The sixth mass extinction has claimed the passenger pigeon, Tasmanian tiger, and Baiji (Yangtze river dolphin) as some of its most well-known victims, casualties of human activities accelerating the extinction of vertebrate animal species hundreds of times faster than natural rates. However, a recent study conducted by Stanford University and the National Autonomous University of Mexico, published in the Proceedings of the National Academy of Sciences, reveals a deeper crisis. Notably, each of these three species represented the last surviving member of its genus, a higher taxonomic category. This phenomenon is not isolated; it signifies a broader “mutilation of the tree of life.”
The conventional focus on species extinctions has now been expanded in this study by Gerardo Ceballos, a senior researcher at the Institute of Ecology at the National Autonomous University of Mexico, and Paul Ehrlich, Bing Professor of Population Studies, Emeritus, in the Stanford School of Humanities and Sciences. They argue that entire genera (the plural of “genus”) are also disappearing. Ceballos warns that this trend has severe consequences, stating, “In the long term, we’re putting a big dent in the evolution of life on the planet.” Furthermore, Ehrlich emphasizes, “What we’re losing are our only known living companions in the entire universe.”
This “biological annihilation” has become evident through an analysis of conservation data from organizations like the International Union for the Conservation of Nature and Birdlife International. Ceballos and Ehrlich examined 5,400 genera of land-dwelling vertebrate animals, encompassing 34,600 species. Alarmingly, they found that 73 genera of land-dwelling vertebrates have gone extinct since 1500 AD. Birds suffered the most, with 44 genus extinctions, followed by mammals, amphibians, and reptiles.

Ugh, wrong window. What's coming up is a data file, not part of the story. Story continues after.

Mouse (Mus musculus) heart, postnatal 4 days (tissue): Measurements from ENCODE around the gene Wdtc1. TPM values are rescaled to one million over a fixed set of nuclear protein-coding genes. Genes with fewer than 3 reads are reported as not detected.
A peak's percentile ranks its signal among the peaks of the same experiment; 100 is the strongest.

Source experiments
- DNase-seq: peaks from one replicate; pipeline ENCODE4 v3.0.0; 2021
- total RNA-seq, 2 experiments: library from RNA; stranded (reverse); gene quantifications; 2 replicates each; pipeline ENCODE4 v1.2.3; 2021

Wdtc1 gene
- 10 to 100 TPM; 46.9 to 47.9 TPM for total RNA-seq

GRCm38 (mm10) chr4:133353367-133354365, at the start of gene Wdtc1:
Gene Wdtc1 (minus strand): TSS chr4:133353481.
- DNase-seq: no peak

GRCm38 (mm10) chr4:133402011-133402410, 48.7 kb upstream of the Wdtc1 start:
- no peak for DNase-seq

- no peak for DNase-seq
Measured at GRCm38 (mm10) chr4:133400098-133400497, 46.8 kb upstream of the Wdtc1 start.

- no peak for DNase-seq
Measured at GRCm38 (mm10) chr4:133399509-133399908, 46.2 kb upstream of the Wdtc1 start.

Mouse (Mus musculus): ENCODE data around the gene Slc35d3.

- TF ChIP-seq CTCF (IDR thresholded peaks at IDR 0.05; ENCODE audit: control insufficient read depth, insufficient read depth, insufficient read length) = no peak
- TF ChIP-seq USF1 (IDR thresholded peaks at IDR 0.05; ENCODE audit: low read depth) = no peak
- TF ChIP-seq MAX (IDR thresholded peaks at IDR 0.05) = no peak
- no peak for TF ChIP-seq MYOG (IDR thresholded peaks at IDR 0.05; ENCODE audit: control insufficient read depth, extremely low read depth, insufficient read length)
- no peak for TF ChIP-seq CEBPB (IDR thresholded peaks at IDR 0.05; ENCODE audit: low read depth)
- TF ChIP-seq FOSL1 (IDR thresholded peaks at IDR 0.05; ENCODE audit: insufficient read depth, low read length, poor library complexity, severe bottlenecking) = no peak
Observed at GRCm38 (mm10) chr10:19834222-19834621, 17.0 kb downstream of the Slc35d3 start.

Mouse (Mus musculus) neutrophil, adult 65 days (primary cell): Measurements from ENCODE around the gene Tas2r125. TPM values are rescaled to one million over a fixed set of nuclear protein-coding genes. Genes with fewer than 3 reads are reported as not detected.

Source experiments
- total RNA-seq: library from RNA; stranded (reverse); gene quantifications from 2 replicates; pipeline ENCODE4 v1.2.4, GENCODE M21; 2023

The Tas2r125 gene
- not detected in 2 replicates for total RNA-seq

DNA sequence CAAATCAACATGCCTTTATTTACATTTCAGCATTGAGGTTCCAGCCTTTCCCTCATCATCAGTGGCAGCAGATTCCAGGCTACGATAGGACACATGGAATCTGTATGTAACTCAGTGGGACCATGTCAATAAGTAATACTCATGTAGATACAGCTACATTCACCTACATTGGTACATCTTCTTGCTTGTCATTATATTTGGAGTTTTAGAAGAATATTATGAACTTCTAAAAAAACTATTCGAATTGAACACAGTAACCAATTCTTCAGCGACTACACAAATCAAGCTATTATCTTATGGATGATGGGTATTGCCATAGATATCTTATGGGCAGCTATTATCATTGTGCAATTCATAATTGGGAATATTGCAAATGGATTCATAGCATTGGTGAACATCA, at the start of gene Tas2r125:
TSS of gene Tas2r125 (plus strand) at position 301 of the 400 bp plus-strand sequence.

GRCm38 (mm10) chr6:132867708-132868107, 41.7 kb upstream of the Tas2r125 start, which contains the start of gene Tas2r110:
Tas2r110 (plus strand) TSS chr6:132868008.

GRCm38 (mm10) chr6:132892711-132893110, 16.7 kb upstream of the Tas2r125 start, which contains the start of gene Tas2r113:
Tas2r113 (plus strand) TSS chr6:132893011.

The current rate of vertebrate genus extinction, when compared to historic rates among mammals, exceeds the past million years by 35 times. Without human influence, Earth would have lost only two genera in that time, but human actions have accelerated this to a “biological annihilation” in just five centuries.
Genus extinctions are more devastating than species extinctions, as they create significant gaps in the ecological web. When a species goes extinct, other species in its genus can partially compensate for its role. However, when entire genera disappear, it leaves a substantial void that may take tens of millions of years to regenerate through evolutionary processes. This loss of biodiversity has immediate and profound consequences for humanity, as our civilization depends on the services provided by Earth’s biodiversity.
For instance, the extinction of one genus, like the passenger pigeon, can disrupt ecosystems, leading to the proliferation of disease-carrying species like white-footed mice, resulting in human health issues such as Lyme disease. Additionally, the loss of genera means a loss of valuable knowledge and potential scientific advancements, as exemplified by the gastric brooding frog’s extinction, which could have provided insights into human health issues.
The extinction of genera also exacerbates the ongoing climate crisis since the composition of plants, animals, and microbes on Earth significantly influences climate patterns.
To address this dire situation, Ceballos and Ehrlich call for immediate and unprecedented political, economic, and social actions. They emphasize the urgency of prioritizing conservation efforts in tropical regions, which are particularly affected by genus extinctions and single-species genera. They also stress the need for greater public awareness, as the extinction crisis is deeply intertwined with the more widely recognized climate crisis. Ehrlich emphasizes the incompatibility of continued population growth, excessive consumption, and biodiversity conservation, describing it as “insane.” It’s time for humanity to take swift and comprehensive action to prevent further extinctions and the looming societal crises they entail.